But studying in Bath proved to be good for the young Dustin.
“The university of Bath is an equally good school and Bath is very beautiful,” gushes Dustin. His stay in Bath also allowed him the chance to go around the country side on weekends.
“We’re looking at the future so we continue to upgrade,” says Dustin.
The company undertook a modernization program in 2006 to replace the old farm. It has invested in its own R & D division.
Island Rose has adopted a new greenhouse technology from a Dutch technology firm to improve its flower production without increasing its footprint.
They have now six greenhouses built on a 2-hecatre lot out of its 5.5-hectare farm producing 2 million long stemmed cut flowers a year. Other ordinary flower farms use 10 to 20 hectares of land to produce one million flowers. Island Rose produces 12 varieties of roses and 8 colors.
“Some flower farms in Benguet cover an entire mountain to produce as much flowers,” says Dustin.
Its plantlings are also imported from the Netherlands but grown at its Tagaytay farm. The young plants are grown 35 to 45 days before harverst. They are replaced every five or six years.
“We are very productive,” says Dustin. While the technology is expensive, Dustin says, it pays because it ensures higher productivity. The Dutch technology, which they started using since 1983, adjusts to the weather conditions automatically.
The greenhouses operate under controlled temperature at 26 degrees during the day and 10 degrees at night. The system is fully automated including the irrigation and is thus water efficient.
“Plants are not like people, they don’t eat three times a week, but they need stable environment so we feed them by the droplets,” says Dustin.
“It is very environment friendly. The only manual operation is harvesting,” says Dustin.
His only problem though is the high cost of electricity. Because everything is computerized and automated, electricity cost runs high. Dustin pays as much as P 100,000 a month in electric bills.
Island Rose was originally established as a side business of Dustin’s father.
“I’ve grown to like it,” says Dustin, who was only 30 when he joined the company. His major contribution in the business is his introduction of the company to the world of internet that transformed the company into the modern way of doing business, the e-commerce platform.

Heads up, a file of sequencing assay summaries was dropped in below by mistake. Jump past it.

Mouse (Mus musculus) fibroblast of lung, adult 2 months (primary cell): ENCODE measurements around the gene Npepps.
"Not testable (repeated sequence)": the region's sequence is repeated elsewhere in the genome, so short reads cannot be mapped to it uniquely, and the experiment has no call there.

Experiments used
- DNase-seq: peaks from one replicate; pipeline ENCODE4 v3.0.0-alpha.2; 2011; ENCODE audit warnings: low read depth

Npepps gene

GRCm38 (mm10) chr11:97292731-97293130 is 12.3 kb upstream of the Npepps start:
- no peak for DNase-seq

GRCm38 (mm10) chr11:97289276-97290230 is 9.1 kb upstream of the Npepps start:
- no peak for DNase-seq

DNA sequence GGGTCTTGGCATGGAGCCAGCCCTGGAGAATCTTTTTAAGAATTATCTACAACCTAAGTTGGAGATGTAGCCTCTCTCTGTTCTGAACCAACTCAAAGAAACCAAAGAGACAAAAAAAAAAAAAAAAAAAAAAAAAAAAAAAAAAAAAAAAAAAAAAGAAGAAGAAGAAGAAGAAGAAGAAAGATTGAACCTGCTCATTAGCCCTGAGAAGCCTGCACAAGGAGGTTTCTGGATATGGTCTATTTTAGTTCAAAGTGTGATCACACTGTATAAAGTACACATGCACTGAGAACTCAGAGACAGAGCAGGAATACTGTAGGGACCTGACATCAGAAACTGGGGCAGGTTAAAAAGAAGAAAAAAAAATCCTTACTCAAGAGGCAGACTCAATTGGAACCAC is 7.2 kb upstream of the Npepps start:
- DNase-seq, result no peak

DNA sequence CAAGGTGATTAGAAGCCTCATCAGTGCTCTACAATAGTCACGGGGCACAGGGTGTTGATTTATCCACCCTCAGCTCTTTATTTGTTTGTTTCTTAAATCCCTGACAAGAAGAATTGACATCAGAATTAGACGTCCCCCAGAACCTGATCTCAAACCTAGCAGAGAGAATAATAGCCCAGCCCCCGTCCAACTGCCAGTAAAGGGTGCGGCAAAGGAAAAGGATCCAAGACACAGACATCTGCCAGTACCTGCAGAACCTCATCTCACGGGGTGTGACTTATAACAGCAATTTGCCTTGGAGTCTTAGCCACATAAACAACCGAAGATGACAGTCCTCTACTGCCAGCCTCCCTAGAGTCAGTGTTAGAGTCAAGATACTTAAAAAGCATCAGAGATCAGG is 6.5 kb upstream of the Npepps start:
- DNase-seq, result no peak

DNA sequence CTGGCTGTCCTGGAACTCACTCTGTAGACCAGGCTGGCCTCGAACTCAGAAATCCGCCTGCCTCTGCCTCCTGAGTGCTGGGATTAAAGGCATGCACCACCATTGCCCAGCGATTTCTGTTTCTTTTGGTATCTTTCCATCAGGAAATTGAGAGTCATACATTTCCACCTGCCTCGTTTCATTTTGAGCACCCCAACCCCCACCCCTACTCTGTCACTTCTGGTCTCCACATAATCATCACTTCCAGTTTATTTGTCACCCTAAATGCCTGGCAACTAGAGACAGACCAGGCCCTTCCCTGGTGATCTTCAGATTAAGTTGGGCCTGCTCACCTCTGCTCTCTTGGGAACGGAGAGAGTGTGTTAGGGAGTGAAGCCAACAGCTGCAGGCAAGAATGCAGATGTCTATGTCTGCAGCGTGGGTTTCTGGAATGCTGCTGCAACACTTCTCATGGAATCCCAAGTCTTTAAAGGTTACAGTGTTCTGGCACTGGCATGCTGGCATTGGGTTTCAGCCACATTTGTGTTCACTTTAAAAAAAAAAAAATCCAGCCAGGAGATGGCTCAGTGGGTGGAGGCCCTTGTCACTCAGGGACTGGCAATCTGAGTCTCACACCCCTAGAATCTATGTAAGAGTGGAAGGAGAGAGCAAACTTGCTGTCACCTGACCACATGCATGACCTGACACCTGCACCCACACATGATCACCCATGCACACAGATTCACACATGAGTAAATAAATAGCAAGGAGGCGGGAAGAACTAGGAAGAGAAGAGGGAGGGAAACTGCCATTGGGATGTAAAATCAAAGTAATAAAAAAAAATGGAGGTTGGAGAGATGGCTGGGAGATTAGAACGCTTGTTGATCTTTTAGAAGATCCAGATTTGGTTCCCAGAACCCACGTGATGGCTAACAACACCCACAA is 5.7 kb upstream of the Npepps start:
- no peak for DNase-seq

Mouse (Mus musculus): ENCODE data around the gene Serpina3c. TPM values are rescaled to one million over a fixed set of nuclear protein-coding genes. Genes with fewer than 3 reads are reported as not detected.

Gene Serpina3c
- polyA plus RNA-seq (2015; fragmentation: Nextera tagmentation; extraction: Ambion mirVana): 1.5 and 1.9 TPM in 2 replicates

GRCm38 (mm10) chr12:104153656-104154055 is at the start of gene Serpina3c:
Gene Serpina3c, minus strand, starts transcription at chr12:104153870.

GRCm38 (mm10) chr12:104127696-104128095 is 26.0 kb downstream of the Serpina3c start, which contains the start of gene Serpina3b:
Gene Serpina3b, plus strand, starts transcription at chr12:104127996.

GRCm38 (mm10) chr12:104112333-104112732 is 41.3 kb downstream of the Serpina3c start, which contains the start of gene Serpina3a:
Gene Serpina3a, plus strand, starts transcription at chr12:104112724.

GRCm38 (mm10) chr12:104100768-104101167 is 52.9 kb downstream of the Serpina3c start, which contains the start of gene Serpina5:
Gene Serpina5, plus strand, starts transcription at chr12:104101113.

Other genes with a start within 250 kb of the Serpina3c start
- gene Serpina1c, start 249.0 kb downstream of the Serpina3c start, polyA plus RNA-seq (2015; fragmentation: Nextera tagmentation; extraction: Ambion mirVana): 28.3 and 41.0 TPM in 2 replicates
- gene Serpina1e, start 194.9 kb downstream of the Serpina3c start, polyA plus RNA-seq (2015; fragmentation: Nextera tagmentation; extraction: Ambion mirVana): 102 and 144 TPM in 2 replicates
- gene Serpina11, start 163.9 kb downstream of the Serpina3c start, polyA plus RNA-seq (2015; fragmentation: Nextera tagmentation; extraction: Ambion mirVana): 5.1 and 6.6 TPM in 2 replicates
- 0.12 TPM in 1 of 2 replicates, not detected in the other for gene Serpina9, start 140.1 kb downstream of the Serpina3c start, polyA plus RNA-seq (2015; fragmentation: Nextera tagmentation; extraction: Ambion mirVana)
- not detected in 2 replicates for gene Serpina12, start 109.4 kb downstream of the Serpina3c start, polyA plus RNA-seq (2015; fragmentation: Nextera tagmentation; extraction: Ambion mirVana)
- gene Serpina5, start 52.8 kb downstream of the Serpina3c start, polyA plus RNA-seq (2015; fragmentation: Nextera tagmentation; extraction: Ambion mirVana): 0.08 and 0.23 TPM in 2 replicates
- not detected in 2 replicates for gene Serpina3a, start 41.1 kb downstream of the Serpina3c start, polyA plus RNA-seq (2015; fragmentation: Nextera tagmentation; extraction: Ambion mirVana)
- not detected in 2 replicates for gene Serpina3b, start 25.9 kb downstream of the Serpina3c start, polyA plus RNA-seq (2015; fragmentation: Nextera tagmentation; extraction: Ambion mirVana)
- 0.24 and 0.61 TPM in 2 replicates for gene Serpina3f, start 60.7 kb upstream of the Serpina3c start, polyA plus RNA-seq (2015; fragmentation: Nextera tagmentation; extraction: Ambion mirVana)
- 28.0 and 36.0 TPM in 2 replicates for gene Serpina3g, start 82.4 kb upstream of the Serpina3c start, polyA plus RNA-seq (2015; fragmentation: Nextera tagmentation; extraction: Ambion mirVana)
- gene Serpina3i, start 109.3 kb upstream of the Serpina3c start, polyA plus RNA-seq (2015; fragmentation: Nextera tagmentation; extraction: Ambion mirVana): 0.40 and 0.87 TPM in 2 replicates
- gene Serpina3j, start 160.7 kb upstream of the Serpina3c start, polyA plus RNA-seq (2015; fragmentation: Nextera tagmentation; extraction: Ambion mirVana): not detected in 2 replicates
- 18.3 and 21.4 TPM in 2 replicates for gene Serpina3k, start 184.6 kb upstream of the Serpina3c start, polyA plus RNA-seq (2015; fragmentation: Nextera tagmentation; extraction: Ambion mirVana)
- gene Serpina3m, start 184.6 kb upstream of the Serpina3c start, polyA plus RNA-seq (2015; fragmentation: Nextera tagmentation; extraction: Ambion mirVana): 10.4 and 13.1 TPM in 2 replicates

The company has also played important role in the successful marriages of some Filipinas and their foreigner husbands.
“Our business is very personal. It is less of a product, but more of a service and very personal at that,” says the 43-year-old Dustin, who loves riding his big bike on his spare time.
“Without going online, we probably not made it,” says Dustin noting that the cost was really staggering but the figures look good overtime.
Dustin attributed his success to his stubbornness. When he was told against going online, he became more obstinate to pursue it.
“I was just stubborn. I think stubborn equals persistence,” adds Dustin.
According to Dustin, the potentials of the flower industry are yet to be fully tapped.
“In the Philippines, giving flowers has always been associated with romantic gestures, but in the US and in other countries it is a tradition that is why the US market for flowers is huge,” says Dustin. It is not the orientation in this country although the tropical climate could also be one reason giving flowers has not blossomed as a tradition.
“Giving flowers can mend relationships,” says Dustin. Because of this very personal undertones in the act of giving flowers, Island Rose has committed to ensure customer satisfaction.
To reflect that deeper understanding of its role, Island Rose also has changed its corporate tagline to “Keeping relationships alive”.
“From that time on that we changed our company tagline, everything and everyone in the company just changed to adopt a mindset that promotes good and nurturing harmonious relationship,” says Dustin. It makes it so fulfilling on their part to serve as the tool to achieve and improve relations.
“No rude attitude is tolerated in the company. We can afford to lose money from our end but not on the part of the customers,” adds Dustin. Island Rose people are also trained on how to handle complaints.
“If anything goes wrong, no question ask we replace immediately, our people do not need to get any approval,” says Dustin.
The company also upholds the confidentiality of their clients and private messages are kept confidential. Its system has provided no access and not time for a staff to even look at who the sender is. This is to ensure the service maintains that personal touch is not lost among the hands that prepare the flowers.
“You can even personally pick the flowers,” says Dustin.
“You have lots of choices and hundreds of combinations. We mass produce flowers, but we also customize our products,” says Dustin.
So, for the things that are rather left unsaid, for things that are better left unanswered, say it flowers. It can do wonders.